Review: Anatomy of a Suicide, Royal Court

hattie morahan in anatomy of a suicide at the royal court theatre 2017

**Originally written for A Younger Theatre**

Alice Birch writes likes she’s composing. Her scripts are scattered with full stops for pauses and even lines in square brackets to indicate the unspoken thought processes of her characters. It’s masterful and almost as beautiful on the page as it is to watch.

In Anatomy of a Suicide, she’s staged intertextuality within a single text. Or, she’s written three iterations of a tune that each come into greater relief as our attention flickers between the three sections of players. Alex Eales has designed his space as a triptych in which each picture is identical. Three doors on stage for three women’s lives. The pleasure lies in noticing the similarities and the differences between their stories. That’s intensified by the thread that these women are related so it feels like any similarities between their lives are fated; inherited. Or are they? Are the parallels merely coincidental; circumstantial? How have their partners, doctors, changes in mental health treatment and sexuality helped or hindered them?

It’s this conceit that keeps me riveted as these women’s lives unfurl. Their perspectives root the story amidst the chaos of their lives. We gather glimmers of ulterior ways of perceiving them but mostly we see these women as they see themselves. This is artfully pictured in the neatly choreographed scene changes. The men, relations and friends of our core trio criss-cross around the set to produce a dance of costume and set changes. In open white light these have swift and impressive accuracy. The women are our anchor even as their lives break and fix and break again. The style of it all is transfixing. And the repetitions continue in and across time through individual words and themes: hospitals, parties, children, names, yes, no.

Are you happy? This play asks. Once from the precocious voice of a young girl at her birthday party. But it’s implicit continually. Are you happy? Are you happy? Are you happy?

Hattie Morahan’s character Carol is told by that same little girl that she personifies tragedy. She beautifully embodies the emptiness this lonely woman feels and the illness of her mind that makes every breath and every day a struggle beneath a haze of ruby-red-coat glamour, a loving husband and elegant cigarette smoke. Anatomy of a Suicide dissects what it might mean for a family to inherit tragedy in mind and experience. It looks at how an initial trauma echoes through the generations from Carol as depression seeps from mother to daughter to daughter.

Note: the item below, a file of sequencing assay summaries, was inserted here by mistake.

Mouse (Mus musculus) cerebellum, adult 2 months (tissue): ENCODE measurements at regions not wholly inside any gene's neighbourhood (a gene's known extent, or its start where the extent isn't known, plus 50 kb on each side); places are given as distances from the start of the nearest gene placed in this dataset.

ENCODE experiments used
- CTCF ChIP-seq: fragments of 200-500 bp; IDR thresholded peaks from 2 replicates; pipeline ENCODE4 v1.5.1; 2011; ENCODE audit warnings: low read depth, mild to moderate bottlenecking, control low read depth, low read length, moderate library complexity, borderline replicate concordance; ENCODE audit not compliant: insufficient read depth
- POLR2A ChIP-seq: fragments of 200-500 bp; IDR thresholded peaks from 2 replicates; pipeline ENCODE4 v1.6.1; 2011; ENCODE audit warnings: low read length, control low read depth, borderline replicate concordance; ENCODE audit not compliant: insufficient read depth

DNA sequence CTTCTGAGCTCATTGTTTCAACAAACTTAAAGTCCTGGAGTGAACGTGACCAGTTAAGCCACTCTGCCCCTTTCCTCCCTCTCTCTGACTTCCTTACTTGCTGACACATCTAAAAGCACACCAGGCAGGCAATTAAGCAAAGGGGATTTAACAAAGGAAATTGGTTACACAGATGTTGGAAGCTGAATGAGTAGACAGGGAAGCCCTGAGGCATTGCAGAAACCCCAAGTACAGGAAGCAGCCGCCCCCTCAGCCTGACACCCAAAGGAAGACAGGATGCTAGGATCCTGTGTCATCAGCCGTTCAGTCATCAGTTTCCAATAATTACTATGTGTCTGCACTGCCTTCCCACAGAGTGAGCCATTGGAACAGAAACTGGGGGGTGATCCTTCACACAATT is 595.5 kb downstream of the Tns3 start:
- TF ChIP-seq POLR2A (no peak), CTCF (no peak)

It’s difficult and thrilling – all at once – to be carried through these three women’s lives at different times simultaneously. Each story exists alone in time. But each in the theatre is dependent on the emotional and musical rhythm of the others. You catch the final word of a conversation you’ve missed and wish you could press pause on a third of the stage, rewind and take everything in. The timbre of one voice attracts you for a little while before you’re distracted by an interaction from another time. The scripting and direction, though, are clever. Katie Mitchell know the elements the audience must catch hold of; when one line of the music needs to star and its other sections accompany. Whatever you miss in the experience of watching this play you’re certain you’ve caught the through-line.

The heartbreak of this production is not just the sad confessions of women struggling with depression, addiction and solitude. It’s that because of those things a granddaughter shares a stage with a grandmother she never met. A grown child shares theatrical time with the mother she never knew as an adult. Every minute I wanted the laws of time to break and for each of them to turn and be with each other.

A special note must go to Kate O’Flynn’s fab and hilarious opening turn as Anna, alongside Peter Hobday, trashed at the hospital. Sophie Pettit is sweet and very bold as the three children. The cast is strong across the board coming together as a company to make the complexity of speeches interlocking and moments of unison seem effortless. Alice Birch has created an impressively cohesive piece of theatre from the sprawling lives of flawed and hurting women.

Anatomy of a Suicide is at the Royal Court Theatre until 8 July.